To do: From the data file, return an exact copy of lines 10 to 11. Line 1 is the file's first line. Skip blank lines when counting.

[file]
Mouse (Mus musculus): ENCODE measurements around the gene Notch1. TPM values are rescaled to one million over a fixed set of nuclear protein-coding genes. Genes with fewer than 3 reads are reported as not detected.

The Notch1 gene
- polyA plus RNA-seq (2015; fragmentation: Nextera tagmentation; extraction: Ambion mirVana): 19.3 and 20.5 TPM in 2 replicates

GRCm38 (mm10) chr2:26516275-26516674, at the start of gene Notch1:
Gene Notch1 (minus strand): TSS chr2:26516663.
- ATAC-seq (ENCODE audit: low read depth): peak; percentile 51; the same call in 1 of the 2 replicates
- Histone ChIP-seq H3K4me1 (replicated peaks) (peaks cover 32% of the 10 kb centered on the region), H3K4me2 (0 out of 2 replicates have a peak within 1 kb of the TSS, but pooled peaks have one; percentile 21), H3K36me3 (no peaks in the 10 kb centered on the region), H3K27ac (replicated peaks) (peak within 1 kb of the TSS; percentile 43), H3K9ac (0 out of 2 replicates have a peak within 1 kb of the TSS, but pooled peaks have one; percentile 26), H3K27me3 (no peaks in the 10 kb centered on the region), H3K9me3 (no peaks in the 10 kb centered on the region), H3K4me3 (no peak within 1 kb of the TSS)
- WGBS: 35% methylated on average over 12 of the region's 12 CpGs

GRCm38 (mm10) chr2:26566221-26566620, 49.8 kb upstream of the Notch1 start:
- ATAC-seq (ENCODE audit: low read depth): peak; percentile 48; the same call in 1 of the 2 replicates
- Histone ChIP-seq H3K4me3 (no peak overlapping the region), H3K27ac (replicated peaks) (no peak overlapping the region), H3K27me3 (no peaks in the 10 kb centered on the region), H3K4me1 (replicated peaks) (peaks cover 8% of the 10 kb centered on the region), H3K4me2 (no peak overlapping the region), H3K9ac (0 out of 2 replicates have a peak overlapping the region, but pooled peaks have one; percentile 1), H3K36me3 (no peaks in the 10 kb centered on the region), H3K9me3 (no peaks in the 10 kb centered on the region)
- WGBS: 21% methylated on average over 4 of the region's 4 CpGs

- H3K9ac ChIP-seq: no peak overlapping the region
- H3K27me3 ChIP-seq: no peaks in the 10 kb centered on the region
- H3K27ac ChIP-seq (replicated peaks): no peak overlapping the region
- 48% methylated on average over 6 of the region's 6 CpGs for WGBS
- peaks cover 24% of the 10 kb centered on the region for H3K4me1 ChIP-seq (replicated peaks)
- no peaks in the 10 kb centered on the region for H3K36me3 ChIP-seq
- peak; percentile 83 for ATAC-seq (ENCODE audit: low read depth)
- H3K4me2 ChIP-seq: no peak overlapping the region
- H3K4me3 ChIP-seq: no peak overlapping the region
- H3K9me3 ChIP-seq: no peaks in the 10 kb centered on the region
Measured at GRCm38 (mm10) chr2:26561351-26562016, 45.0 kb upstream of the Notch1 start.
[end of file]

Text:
- ATAC-seq (ENCODE audit: low read depth): peak; percentile 48; the same call in 1 of the 2 replicates
- Histone ChIP-seq H3K4me3 (no peak overlapping the region), H3K27ac (replicated peaks) (no peak overlapping the region), H3K27me3 (no peaks in the 10 kb centered on the region), H3K4me1 (replicated peaks) (peaks cover 8% of the 10 kb centered on the region), H3K4me2 (no peak overlapping the region), H3K9ac (0 out of 2 replicates have a peak overlapping the region, but pooled peaks have one; percentile 1), H3K36me3 (no peaks in the 10 kb centered on the region), H3K9me3 (no peaks in the 10 kb centered on the region)